Marjorie Cohn is a professor at Thomas Jefferson School of Law and former president of the National Lawyers Guild. A legal scholar, political analyst and social critic, she writes books and articles, makes media appearances and lectures throughout the world on human rights and U.S. foreign policy and the contradiction between the two. She has testified before Congress and debated the legality of the war in Afghanistan at the prestigious Oxford Union in 2010. Her blogs appear on Huffington Post and she has provided commentary for CBS News, BBC, MSNBC and Pacifica Radio.
Hillary Clinton likes to extol her foreign policy credentials, particularly her experience as secretary of state. She attaches herself to Barack Obama’s coattails, pledging to continue his policies. But she is even more hawkish than the president.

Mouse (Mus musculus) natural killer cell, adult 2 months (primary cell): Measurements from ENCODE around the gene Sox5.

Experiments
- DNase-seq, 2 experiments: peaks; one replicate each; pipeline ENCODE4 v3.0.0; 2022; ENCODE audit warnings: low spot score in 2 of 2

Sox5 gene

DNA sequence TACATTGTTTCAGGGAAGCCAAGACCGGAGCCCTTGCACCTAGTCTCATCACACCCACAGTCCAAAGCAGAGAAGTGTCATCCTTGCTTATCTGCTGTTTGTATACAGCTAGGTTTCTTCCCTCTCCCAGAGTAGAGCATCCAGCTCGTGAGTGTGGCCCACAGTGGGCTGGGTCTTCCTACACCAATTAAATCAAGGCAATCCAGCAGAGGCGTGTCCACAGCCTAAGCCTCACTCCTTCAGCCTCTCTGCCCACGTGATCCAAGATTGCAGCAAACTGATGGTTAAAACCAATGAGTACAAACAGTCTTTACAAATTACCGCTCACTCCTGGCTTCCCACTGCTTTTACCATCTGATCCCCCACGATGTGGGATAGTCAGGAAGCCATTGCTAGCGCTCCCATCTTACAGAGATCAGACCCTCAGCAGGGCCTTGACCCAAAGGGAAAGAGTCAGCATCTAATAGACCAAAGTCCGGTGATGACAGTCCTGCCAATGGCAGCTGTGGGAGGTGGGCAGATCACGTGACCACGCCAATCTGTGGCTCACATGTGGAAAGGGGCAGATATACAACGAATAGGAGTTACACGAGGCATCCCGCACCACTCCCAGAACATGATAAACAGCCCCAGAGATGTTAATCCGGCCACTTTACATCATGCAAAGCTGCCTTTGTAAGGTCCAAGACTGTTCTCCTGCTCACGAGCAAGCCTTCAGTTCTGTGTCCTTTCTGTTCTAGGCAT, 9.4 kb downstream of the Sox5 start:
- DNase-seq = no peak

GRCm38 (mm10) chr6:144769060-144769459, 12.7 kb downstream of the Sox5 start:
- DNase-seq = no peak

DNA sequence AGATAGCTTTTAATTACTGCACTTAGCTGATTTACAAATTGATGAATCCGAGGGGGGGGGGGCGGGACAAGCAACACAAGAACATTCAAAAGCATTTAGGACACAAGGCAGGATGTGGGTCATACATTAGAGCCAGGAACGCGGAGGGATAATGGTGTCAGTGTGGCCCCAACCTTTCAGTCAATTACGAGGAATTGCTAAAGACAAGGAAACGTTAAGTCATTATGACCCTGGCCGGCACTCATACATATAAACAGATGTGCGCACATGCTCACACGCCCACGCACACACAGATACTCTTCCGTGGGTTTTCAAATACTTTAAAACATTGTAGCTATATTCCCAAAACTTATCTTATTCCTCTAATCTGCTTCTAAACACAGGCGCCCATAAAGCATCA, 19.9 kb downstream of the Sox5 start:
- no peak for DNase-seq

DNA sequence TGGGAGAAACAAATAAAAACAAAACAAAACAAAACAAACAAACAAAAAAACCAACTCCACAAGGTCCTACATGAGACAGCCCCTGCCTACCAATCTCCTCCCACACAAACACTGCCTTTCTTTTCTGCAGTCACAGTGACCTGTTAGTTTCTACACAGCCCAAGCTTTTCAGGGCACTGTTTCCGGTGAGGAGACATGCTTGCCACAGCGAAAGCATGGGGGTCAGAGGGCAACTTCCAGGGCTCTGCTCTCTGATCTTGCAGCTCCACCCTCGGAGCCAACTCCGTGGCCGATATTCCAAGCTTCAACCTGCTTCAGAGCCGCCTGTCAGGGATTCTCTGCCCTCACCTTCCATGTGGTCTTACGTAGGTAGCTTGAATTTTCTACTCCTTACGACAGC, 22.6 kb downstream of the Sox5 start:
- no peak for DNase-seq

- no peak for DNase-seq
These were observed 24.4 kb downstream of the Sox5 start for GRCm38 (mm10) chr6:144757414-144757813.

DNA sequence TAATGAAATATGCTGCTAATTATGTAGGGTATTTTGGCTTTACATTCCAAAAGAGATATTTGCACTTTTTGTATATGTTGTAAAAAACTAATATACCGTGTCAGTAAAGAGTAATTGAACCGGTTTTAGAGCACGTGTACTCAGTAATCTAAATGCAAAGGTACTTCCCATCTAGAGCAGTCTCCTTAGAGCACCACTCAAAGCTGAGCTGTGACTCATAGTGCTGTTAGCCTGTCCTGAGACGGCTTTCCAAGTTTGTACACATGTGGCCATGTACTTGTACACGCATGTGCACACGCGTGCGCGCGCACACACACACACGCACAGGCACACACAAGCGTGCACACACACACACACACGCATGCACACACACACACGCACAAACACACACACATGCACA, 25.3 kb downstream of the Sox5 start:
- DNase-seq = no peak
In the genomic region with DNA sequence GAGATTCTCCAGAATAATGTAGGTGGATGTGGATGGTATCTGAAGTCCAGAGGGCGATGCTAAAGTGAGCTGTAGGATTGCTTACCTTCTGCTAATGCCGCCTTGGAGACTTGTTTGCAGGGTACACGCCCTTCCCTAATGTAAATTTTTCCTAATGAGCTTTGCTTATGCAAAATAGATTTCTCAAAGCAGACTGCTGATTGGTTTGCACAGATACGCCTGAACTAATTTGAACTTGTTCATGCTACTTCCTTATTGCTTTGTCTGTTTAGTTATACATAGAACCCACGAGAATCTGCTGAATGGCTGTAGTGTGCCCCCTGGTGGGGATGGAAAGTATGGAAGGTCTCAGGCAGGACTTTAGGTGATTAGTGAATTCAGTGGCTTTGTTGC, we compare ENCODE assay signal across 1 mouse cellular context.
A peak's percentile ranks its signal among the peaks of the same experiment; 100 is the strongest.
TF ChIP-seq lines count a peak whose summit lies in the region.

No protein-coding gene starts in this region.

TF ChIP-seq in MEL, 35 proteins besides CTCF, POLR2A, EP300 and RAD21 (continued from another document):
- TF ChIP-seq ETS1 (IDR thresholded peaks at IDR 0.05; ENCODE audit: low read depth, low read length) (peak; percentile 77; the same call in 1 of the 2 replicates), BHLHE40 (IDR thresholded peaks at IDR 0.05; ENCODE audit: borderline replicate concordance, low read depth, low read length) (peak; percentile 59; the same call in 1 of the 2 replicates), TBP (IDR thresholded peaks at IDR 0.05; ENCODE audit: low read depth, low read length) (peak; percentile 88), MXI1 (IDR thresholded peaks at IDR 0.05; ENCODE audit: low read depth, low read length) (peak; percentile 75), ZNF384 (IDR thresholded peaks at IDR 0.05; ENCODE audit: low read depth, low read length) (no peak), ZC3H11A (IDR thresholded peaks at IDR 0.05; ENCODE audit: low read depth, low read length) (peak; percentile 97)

Like Obama, Clinton touts American exceptionalism, the notion that the United States is better than any other country. In his State of the Union addresses, Obama has proclaimed America “exceptional” and said the U.S. must “lead the world.” Clinton wrote in her book “Hard Choices” that “America remains the ‘indispensable nation.
It is this view that animates U.S. invasions, interventions, bombings and occupations of other countries. Under the pretense of protecting our national interest, the United States maintains some 800 military bases in other countries, costing taxpayers tens of billions of dollars annually. Often referred to as “enduring bases,” they enable us to mount attacks whenever and wherever our leaders see fit, whether with drones or manned aircraft.Read moreRead On